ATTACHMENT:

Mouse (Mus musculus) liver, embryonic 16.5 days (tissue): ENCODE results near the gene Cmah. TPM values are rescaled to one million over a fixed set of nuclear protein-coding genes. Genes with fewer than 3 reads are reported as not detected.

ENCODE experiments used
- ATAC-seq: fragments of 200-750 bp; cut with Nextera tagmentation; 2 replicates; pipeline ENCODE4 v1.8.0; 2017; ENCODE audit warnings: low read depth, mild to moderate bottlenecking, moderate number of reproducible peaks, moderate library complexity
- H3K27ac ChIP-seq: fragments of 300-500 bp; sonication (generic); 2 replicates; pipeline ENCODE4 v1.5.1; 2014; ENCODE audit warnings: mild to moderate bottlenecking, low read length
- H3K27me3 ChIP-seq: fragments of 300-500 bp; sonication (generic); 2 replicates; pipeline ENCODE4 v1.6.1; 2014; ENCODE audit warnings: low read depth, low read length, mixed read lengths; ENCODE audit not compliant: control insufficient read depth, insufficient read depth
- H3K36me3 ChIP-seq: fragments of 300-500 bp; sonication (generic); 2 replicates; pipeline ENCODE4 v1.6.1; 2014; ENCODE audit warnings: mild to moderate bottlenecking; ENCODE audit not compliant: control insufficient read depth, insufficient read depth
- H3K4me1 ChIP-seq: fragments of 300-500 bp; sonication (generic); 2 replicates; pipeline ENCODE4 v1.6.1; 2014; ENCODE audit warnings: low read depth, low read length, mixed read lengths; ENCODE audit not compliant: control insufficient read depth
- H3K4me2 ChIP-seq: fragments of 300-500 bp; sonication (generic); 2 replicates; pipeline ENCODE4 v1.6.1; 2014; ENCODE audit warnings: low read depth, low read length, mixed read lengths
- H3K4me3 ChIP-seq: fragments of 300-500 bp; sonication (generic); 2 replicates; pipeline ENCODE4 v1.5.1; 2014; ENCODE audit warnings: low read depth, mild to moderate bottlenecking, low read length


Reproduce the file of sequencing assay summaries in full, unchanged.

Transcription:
Mouse (Mus musculus) liver, embryonic 16.5 days (tissue): ENCODE results near the gene Cmah. TPM values are rescaled to one million over a fixed set of nuclear protein-coding genes. Genes with fewer than 3 reads are reported as not detected.

ENCODE experiments used
- ATAC-seq: fragments of 200-750 bp; cut with Nextera tagmentation; 2 replicates; pipeline ENCODE4 v1.8.0; 2017; ENCODE audit warnings: low read depth, mild to moderate bottlenecking, moderate number of reproducible peaks, moderate library complexity
- H3K27ac ChIP-seq: fragments of 300-500 bp; sonication (generic); 2 replicates; pipeline ENCODE4 v1.5.1; 2014; ENCODE audit warnings: mild to moderate bottlenecking, low read length
- H3K27me3 ChIP-seq: fragments of 300-500 bp; sonication (generic); 2 replicates; pipeline ENCODE4 v1.6.1; 2014; ENCODE audit warnings: low read depth, low read length, mixed read lengths; ENCODE audit not compliant: control insufficient read depth, insufficient read depth
- H3K36me3 ChIP-seq: fragments of 300-500 bp; sonication (generic); 2 replicates; pipeline ENCODE4 v1.6.1; 2014; ENCODE audit warnings: mild to moderate bottlenecking; ENCODE audit not compliant: control insufficient read depth, insufficient read depth
- H3K4me1 ChIP-seq: fragments of 300-500 bp; sonication (generic); 2 replicates; pipeline ENCODE4 v1.6.1; 2014; ENCODE audit warnings: low read depth, low read length, mixed read lengths; ENCODE audit not compliant: control insufficient read depth
- H3K4me2 ChIP-seq: fragments of 300-500 bp; sonication (generic); 2 replicates; pipeline ENCODE4 v1.6.1; 2014; ENCODE audit warnings: low read depth, low read length, mixed read lengths
- H3K4me3 ChIP-seq: fragments of 300-500 bp; sonication (generic); 2 replicates; pipeline ENCODE4 v1.5.1; 2014; ENCODE audit warnings: low read depth, mild to moderate bottlenecking, low read length